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Variable Scope
A variable’s scope is the context in which the variable exists. The scope specifies from where you can access a variable and whether you have access to the variable in that context.

Variables have either a local scope or a global scope.

Local Variables (Function-level scope)
Unlike most programming languages, JavaScript does not have block-level scope (variables scoped to surrounding curly brackets); instead, JavaScript has function-level scope. Variables declared within a function are local variables and are only accessible within that function or by functions inside that function. See my post on Closures for more on accessing variables in outer functions from inner functions.
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JavaScript Objects in Detail

»jan. 27 2013 163

JavaScript’s core—most often used and most fundamental—data type is the Object data type. JavaScript has one complex data type, the Object data type, and it has five simple data types: Number, String, Boolean, Undefined, and Null. Note that these simple (primitive) data types are immutable (cannot be changed), while objects are mutable (can be changed).

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What is an Object
An object is an unordered list of primitive data types (and sometimes reference data types) that is stored as a series of name-value pairs. Each item in the list is called a property (functions are called methods).

Consider this simple object:

var myFirstObject = {firstName: "Richard", favoriteAuthor: "Conrad"};

Think of an object as a list that contains items, and each item (a property or a method) in the list is stored by a name-value pair. The property names in the example above are firstName and favoriteAuthor. And the values are “Richard” and “Conrad.”

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JavaScript Prototype in Plain Language

»jan. 25 2013 144

Prototype is a fundamental concept that every JavaScript developer must understand, and this article aims to explain JavaScript’s prototype in plain, detailed language. If you don’t understand JavaScript’s prototype after reading this blog post, please ask questions in the comments below. I will personally answer all questions.

To understand prototype in JavaScript you must understand objects in JavaScript. If you aren’t already familiar with objects, you should read my post JavaScript Objects in Detail. Also, know that a property is simply a variable defined on a function.

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There are two interrelated concepts with prototype in JavaScript:

  1. First, every JavaScript function has a prototype property (this property is empty by default), and you attach properties and methods on this prototype property when you want to implement inheritance. This prototype property is not enumerable; that is, it isn’t accessible in a for/in loop. But Firefox and most versions of Safari and Chrome have a __proto__ “pseudo” property (an alternative syntax) that allows you to access an object’s prototype property. You will likely never use this __proto__ pseudo property, but you should know that it exists and it is simply a way to access an object’s prototype property in some browsers.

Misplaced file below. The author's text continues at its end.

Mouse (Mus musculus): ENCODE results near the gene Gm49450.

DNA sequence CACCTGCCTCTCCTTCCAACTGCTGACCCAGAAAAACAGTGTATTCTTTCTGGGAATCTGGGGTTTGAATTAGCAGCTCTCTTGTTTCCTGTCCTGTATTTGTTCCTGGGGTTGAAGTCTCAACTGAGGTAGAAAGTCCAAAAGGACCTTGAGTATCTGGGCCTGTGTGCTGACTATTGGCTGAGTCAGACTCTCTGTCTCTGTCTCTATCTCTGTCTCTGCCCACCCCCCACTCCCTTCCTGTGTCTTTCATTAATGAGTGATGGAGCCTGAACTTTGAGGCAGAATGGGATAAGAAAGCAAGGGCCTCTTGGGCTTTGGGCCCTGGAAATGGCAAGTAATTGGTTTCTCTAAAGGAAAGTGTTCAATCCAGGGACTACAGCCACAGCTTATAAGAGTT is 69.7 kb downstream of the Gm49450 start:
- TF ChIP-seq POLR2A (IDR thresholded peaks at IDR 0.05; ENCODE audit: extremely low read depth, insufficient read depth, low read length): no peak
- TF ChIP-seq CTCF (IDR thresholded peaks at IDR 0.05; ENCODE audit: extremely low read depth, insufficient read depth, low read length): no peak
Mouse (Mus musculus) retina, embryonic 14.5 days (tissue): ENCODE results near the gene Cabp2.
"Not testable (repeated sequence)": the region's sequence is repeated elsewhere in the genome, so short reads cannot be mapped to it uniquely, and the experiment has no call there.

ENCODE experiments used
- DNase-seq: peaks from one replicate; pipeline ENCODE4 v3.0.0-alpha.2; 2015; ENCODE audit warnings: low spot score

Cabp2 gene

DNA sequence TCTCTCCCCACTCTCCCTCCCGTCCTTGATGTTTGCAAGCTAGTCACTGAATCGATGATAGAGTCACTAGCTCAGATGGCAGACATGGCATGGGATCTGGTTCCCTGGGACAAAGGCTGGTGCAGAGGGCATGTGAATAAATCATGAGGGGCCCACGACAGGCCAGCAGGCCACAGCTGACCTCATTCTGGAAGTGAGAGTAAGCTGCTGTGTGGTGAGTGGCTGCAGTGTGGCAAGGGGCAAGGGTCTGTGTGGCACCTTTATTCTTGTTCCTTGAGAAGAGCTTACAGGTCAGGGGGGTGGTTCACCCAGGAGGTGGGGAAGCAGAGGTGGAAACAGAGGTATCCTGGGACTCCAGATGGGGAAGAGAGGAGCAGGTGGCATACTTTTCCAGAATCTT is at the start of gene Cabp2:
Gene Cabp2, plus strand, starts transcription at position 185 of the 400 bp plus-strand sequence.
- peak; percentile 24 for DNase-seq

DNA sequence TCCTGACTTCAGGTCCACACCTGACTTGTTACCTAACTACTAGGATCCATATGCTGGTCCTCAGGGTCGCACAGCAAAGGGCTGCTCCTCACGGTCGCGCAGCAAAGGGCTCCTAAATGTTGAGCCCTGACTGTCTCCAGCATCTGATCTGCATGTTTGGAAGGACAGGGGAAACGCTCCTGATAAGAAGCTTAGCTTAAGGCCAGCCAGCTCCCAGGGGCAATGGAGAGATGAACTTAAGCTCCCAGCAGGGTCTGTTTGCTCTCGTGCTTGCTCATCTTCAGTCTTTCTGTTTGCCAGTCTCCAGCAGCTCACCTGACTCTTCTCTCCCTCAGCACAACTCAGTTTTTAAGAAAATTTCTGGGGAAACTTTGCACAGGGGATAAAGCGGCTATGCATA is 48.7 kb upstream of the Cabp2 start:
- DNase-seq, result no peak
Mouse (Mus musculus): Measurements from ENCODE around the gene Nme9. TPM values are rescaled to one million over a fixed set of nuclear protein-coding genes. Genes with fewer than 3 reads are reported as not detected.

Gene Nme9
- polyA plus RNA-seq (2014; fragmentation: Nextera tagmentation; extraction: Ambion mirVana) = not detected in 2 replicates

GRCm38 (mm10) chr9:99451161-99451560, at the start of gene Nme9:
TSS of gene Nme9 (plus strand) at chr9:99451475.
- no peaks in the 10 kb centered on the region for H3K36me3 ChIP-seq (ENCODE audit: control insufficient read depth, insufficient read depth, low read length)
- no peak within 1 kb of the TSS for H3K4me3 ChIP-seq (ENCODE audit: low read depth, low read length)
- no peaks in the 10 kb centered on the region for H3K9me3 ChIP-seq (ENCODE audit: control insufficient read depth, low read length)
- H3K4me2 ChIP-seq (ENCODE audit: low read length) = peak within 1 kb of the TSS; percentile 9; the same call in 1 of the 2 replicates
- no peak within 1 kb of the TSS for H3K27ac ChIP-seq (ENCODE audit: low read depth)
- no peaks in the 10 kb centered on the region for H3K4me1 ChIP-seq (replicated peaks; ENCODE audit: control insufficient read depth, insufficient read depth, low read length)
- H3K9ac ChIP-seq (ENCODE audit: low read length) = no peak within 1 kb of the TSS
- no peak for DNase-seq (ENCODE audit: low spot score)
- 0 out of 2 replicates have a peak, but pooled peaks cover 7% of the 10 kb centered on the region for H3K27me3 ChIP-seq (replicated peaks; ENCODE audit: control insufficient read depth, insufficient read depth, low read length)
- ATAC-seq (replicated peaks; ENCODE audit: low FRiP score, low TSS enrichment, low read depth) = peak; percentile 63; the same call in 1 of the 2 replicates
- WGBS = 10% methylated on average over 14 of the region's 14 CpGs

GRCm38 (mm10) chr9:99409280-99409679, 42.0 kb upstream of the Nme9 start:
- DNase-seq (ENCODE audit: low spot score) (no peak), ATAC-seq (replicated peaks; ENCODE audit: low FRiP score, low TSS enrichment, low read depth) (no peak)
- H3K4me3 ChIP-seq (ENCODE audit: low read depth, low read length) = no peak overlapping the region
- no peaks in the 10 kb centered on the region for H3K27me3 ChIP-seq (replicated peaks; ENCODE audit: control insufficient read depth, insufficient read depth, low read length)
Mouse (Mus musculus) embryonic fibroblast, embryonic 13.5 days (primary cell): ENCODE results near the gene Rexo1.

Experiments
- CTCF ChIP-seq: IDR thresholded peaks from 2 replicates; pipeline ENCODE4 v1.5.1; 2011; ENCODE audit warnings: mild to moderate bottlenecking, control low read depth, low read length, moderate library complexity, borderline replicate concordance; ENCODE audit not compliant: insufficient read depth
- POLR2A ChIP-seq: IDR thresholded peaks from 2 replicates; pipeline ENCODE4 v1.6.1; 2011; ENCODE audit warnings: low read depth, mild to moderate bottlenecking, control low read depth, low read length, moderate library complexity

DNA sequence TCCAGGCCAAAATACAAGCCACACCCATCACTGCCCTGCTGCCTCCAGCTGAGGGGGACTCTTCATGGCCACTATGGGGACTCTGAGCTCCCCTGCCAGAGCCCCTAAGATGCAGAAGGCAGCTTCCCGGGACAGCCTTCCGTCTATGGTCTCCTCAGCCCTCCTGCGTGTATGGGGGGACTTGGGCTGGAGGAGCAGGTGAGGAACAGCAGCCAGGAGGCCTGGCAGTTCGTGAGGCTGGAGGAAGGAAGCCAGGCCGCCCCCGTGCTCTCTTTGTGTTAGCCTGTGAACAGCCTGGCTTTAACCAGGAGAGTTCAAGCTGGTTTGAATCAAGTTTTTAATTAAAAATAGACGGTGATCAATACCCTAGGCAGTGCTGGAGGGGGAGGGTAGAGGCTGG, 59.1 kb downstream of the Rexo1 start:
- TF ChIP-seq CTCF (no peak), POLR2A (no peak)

The prototype property is used primarily for inheritance; you add methods and properties on a function’s prototype property to make those methods and properties available to instances of that function.

    Consider this simple example of inheritance with the prototype property (more on inheritance later):
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Pilgrimage to JavaScript Mastery

»jan. 20 2013 7

(From Absolute Beginner to Attainment)

Join me as we embark on a pilgrimage to JavaScript mastery—where the eminent few reside in a consciousness of JavaScript enlightenment and programming prominence. This mastery is a state of mindfulness that such experts as Douglas Crockford, John Resig, and Nicholas Zackas, amongst others, possess, and it is this state we are destined for, even as we have no assurance we will arrive there and it is unlikely we will ever get there.

Yes, we will endure inevitable bugs, tireless frustrations, ever-changing frameworks, and unknown circumstances that we must debug and resolve. But we are guaranteed insightful discoveries, euphoric accomplishments, and technical scholarship while on this pilgrimage. And even though we may never experience JavaScript enlightenment quite like Crockford and Zakas, we will be better programmers, accomplished developers, and perhaps successful entrepreneurs along the way.

On this pilgrimage, we will learn mostly from books (that we should each own) by Nicholas C. Zakas, David Flanagan, David Herman (new author), Douglas Crockford, and others, and from outstanding blog posts by prolific JavaScript bloggers like Addy Osmani.

Our journey has just begun; everyone is invited to join anytime. We have already learned JavaScript properly and Backbone.js completely, but we have much to learn. We will thoroughly understand sixteen JavaScript concepts that we must know well, and we will continue to learn scores of advanced JavaScript topics and modern JavaScript frameworks along the way.

Later, we will have a place to show our projects and encourage each other.

Keep an eye on the Upcoming Posts section in the sidebar for where our journey will take us next.